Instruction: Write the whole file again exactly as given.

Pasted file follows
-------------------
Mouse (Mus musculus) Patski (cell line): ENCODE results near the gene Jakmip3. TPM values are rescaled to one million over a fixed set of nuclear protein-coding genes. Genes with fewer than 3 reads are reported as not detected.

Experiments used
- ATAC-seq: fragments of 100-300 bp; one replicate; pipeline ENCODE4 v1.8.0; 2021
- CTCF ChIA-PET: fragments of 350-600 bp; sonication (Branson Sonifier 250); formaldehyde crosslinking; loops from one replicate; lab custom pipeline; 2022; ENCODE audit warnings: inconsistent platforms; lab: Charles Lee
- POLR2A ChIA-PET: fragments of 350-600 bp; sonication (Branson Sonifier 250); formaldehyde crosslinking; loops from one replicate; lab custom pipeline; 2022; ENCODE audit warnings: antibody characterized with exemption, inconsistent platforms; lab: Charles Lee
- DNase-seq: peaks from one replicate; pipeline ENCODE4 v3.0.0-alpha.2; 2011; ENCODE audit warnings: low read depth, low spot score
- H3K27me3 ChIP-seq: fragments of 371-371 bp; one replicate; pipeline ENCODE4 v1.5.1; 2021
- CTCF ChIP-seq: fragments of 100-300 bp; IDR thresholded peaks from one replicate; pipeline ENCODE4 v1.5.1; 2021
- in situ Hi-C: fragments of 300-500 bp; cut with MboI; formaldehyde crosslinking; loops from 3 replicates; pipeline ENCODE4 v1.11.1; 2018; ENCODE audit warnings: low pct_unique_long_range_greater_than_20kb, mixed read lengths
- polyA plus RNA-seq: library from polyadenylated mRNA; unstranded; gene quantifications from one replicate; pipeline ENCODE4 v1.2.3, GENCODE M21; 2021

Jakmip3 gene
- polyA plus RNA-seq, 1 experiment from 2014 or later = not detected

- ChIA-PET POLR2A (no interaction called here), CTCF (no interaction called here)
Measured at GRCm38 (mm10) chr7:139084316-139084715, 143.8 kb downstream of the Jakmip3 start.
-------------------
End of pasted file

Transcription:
Mouse (Mus musculus) Patski (cell line): ENCODE results near the gene Jakmip3. TPM values are rescaled to one million over a fixed set of nuclear protein-coding genes. Genes with fewer than 3 reads are reported as not detected.

Experiments used
- ATAC-seq: fragments of 100-300 bp; one replicate; pipeline ENCODE4 v1.8.0; 2021
- CTCF ChIA-PET: fragments of 350-600 bp; sonication (Branson Sonifier 250); formaldehyde crosslinking; loops from one replicate; lab custom pipeline; 2022; ENCODE audit warnings: inconsistent platforms; lab: Charles Lee
- POLR2A ChIA-PET: fragments of 350-600 bp; sonication (Branson Sonifier 250); formaldehyde crosslinking; loops from one replicate; lab custom pipeline; 2022; ENCODE audit warnings: antibody characterized with exemption, inconsistent platforms; lab: Charles Lee
- DNase-seq: peaks from one replicate; pipeline ENCODE4 v3.0.0-alpha.2; 2011; ENCODE audit warnings: low read depth, low spot score
- H3K27me3 ChIP-seq: fragments of 371-371 bp; one replicate; pipeline ENCODE4 v1.5.1; 2021
- CTCF ChIP-seq: fragments of 100-300 bp; IDR thresholded peaks from one replicate; pipeline ENCODE4 v1.5.1; 2021
- in situ Hi-C: fragments of 300-500 bp; cut with MboI; formaldehyde crosslinking; loops from 3 replicates; pipeline ENCODE4 v1.11.1; 2018; ENCODE audit warnings: low pct_unique_long_range_greater_than_20kb, mixed read lengths
- polyA plus RNA-seq: library from polyadenylated mRNA; unstranded; gene quantifications from one replicate; pipeline ENCODE4 v1.2.3, GENCODE M21; 2021

Jakmip3 gene
- polyA plus RNA-seq, 1 experiment from 2014 or later = not detected

- ChIA-PET POLR2A (no interaction called here), CTCF (no interaction called here)
Measured at GRCm38 (mm10) chr7:139084316-139084715, 143.8 kb downstream of the Jakmip3 start.